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Is your trust compliant?

Is your trust compliant?

Published in August 2022

On 30 January 2021 the Trusts Act 2019 (“the Trusts Act”) came into force to update and create new principles relating to the law surrounding express trusts.

The Trusts Act crystalises the obligations that trustees owe to beneficiaries, particularly in regards to information disclosure, such as a new presumption that trustees will disclose basic trust information and have the obligation to retain core trust documents. Basic trust information covers things such as disclosing that a person is a beneficiary, the name and contact details of trustees, details regarding all appointments of trustees, removals and retirements of trustees and the right to request a copy of the Trust terms or other trust information.

The most important change under the Trust Act is the new mandatory and default duties that more clearly define rights and responsibilities of trustees. These include the most basic mandatory obligations to know the trust deed terms and for trustees to act in accordance with those terms. There is a distinction between the default and mandatory duties. Mandatory duties are obligations that must be complied with, and any attempt to vary them will be voided. Default duties are much more specific and relate to the powers a trustee can exercise. Due to this, a settlor, or subsequently the trustees, can vary these duties in order to accommodate how they wish the trust to be operated.

Existing trusts will almost certainly need to be varied even to a limited extent. The first step is to contact a lawyer to discuss firstly why you need your trust and whether it is still required for the purpose it was originally established, and secondly, whether your current trust deed needs to be varied in order to comply with the new laws and regulations.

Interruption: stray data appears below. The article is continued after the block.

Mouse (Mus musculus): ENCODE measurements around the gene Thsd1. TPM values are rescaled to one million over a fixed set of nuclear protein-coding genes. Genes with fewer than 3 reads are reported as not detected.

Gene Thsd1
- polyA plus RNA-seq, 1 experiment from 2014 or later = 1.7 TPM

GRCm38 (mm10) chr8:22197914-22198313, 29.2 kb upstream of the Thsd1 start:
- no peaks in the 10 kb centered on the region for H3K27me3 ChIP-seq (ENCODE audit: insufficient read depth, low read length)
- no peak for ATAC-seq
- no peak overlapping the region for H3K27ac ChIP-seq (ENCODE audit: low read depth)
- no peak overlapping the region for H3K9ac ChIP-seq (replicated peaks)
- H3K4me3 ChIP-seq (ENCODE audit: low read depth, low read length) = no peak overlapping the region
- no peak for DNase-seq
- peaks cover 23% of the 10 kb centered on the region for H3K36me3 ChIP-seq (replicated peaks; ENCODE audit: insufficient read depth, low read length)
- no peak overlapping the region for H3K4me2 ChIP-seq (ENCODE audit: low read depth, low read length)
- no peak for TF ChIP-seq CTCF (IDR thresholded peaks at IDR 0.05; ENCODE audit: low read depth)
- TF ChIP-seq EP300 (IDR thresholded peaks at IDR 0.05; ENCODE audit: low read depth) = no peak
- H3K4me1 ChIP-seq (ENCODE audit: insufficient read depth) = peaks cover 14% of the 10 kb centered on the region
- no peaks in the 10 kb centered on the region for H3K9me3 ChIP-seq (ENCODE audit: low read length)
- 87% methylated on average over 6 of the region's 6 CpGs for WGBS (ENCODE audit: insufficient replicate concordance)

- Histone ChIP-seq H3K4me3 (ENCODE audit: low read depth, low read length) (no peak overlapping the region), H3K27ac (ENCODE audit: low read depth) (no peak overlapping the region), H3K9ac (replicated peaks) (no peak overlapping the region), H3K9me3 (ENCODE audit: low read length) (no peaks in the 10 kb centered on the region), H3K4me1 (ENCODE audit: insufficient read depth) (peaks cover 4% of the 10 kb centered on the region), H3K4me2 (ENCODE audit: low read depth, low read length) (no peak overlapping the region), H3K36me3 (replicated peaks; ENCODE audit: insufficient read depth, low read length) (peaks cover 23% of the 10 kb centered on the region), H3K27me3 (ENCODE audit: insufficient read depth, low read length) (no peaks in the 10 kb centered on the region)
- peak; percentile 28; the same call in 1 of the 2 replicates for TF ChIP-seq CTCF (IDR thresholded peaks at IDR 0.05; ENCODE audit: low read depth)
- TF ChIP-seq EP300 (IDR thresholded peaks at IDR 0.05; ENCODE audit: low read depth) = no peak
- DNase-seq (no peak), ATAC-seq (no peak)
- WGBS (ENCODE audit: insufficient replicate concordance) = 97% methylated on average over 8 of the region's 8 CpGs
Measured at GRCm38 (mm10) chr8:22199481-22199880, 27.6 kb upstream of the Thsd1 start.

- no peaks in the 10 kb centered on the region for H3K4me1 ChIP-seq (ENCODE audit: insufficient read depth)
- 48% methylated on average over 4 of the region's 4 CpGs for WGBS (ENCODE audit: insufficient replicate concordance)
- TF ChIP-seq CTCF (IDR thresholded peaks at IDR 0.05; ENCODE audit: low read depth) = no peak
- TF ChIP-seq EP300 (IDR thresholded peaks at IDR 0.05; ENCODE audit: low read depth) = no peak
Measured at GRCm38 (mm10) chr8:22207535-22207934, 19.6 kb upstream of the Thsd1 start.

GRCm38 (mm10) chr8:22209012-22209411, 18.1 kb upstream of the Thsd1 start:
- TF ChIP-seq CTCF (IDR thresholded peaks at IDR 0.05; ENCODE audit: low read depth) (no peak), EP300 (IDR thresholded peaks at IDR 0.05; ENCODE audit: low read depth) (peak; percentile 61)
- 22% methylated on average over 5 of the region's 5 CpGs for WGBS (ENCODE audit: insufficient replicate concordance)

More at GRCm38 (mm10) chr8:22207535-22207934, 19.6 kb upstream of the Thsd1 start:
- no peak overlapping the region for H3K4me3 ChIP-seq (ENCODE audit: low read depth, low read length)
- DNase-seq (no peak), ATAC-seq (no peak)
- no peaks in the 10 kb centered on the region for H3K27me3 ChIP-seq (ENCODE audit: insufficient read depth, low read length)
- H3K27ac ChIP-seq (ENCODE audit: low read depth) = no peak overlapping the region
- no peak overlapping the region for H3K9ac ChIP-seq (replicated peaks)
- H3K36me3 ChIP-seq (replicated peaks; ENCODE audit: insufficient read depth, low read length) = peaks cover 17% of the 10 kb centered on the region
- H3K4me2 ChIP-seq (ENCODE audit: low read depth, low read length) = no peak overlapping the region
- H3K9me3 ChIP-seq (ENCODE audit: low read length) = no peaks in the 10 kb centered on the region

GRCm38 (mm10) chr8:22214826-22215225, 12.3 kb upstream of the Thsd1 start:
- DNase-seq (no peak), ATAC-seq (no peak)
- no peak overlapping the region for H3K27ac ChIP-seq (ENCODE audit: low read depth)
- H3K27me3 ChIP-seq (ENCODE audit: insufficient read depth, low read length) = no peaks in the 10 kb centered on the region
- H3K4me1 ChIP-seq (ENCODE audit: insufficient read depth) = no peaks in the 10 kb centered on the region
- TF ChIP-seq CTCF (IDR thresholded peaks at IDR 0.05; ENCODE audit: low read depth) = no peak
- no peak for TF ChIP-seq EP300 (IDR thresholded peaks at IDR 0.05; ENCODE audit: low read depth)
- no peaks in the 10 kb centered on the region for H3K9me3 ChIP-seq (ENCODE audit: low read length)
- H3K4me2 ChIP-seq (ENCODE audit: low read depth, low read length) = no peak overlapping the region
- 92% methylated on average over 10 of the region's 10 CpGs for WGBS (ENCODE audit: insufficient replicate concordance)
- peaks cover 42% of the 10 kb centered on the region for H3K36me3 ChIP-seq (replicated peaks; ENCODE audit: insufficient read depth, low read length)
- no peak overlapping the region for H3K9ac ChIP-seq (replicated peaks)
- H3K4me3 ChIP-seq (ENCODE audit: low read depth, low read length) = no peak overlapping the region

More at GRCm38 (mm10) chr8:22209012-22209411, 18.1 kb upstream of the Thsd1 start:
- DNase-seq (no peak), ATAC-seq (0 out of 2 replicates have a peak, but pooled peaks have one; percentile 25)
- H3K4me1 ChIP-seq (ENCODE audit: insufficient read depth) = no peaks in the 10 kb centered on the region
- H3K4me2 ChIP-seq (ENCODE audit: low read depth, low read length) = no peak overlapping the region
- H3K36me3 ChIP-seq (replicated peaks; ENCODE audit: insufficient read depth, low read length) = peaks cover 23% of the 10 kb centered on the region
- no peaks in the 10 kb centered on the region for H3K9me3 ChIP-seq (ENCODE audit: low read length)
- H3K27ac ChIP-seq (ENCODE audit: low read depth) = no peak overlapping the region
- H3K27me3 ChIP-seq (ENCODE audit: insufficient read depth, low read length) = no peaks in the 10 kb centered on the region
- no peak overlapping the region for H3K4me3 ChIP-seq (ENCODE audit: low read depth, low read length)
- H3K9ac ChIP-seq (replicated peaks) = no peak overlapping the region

To ensure that the trust deed complies with the new Trusts Act, there will be a range of changes to consider including:

- Change of vesting day

- Trustee discretion to prioritise beneficiary welfare

- Inclusion of mandatory and default investment discretion and principles

- Attention to whether there is any self-benefit of a trustee

- Power of removal and appointment of trustees

- Limitation of liability and indemnity of trustees

- The ability to vary the trust deed

A review of the trust deed is an opportune time to consult with those who are involved in the Trust to consider if there are any other adjustments that need to be made, including removing discretionary beneficiaries and updating beneficiary names. It can also be a time to add in provisions that allow for a smoother operation of the trust, such as more comprehensive provisions to remove and appoint trustees.

Contact us if you would like assistance in reviewing your trust deed to check if it is fit for purpose and to check what may be required in order to ensure that your Trust complies with the new requirements.

Please contact Mason Lockhart or Josh Muir for further discussions about your trust.

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